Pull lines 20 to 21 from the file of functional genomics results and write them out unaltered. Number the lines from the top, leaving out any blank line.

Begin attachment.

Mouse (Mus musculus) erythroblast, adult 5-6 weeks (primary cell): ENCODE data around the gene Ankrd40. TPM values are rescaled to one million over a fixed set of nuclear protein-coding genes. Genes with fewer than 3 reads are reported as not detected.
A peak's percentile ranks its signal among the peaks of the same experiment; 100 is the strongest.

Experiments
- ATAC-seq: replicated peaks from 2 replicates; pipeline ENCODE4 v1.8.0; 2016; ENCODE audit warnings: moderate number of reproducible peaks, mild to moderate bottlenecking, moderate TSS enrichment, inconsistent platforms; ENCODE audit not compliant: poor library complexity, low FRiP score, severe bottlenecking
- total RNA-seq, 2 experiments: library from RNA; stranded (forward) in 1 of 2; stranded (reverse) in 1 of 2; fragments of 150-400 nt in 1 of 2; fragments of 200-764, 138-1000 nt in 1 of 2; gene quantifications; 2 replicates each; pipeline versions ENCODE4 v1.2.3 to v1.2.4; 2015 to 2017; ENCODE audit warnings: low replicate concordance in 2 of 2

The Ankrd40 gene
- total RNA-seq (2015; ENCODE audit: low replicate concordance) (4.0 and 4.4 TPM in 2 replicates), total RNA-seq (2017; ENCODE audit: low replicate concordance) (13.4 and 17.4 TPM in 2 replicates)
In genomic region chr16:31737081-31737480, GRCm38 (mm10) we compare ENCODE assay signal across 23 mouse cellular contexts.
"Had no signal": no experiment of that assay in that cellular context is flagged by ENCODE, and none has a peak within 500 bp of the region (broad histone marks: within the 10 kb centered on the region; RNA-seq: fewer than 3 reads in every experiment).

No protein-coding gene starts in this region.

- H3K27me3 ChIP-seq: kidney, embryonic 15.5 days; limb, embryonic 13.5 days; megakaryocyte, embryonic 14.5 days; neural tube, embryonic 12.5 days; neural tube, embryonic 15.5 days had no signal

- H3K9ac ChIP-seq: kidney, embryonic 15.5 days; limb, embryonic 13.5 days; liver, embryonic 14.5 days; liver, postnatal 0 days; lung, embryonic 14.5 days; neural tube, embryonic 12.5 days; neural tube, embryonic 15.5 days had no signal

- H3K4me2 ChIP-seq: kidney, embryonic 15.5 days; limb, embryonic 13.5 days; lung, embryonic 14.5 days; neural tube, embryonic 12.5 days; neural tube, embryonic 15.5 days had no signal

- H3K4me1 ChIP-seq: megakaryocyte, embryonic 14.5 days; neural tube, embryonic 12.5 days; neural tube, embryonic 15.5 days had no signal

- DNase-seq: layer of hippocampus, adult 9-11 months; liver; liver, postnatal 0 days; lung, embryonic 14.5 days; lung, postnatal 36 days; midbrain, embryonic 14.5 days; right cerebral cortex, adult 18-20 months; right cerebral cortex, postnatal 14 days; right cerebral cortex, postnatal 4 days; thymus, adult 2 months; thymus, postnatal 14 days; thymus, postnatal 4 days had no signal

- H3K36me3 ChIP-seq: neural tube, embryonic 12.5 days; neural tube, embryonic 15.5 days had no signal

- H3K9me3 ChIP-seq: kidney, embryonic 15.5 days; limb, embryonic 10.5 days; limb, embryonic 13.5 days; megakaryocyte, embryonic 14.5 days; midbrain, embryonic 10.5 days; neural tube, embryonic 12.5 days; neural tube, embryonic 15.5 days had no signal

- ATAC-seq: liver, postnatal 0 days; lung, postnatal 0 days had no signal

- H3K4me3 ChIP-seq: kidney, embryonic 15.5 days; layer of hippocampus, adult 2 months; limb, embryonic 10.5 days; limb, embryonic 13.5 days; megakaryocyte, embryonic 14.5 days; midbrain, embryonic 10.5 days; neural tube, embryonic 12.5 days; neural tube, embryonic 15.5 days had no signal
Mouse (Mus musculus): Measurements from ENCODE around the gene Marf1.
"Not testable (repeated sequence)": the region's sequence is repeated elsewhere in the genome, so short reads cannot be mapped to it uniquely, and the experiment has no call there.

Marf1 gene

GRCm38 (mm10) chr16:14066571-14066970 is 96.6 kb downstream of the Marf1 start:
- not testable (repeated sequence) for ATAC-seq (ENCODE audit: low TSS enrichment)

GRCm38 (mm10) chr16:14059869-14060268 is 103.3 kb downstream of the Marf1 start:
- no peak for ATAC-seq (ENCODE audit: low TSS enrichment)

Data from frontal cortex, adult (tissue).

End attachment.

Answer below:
Mouse (Mus musculus): Measurements from ENCODE around the gene Marf1.
"Not testable (repeated sequence)": the region's sequence is repeated elsewhere in the genome, so short reads cannot be mapped to it uniquely, and the experiment has no call there.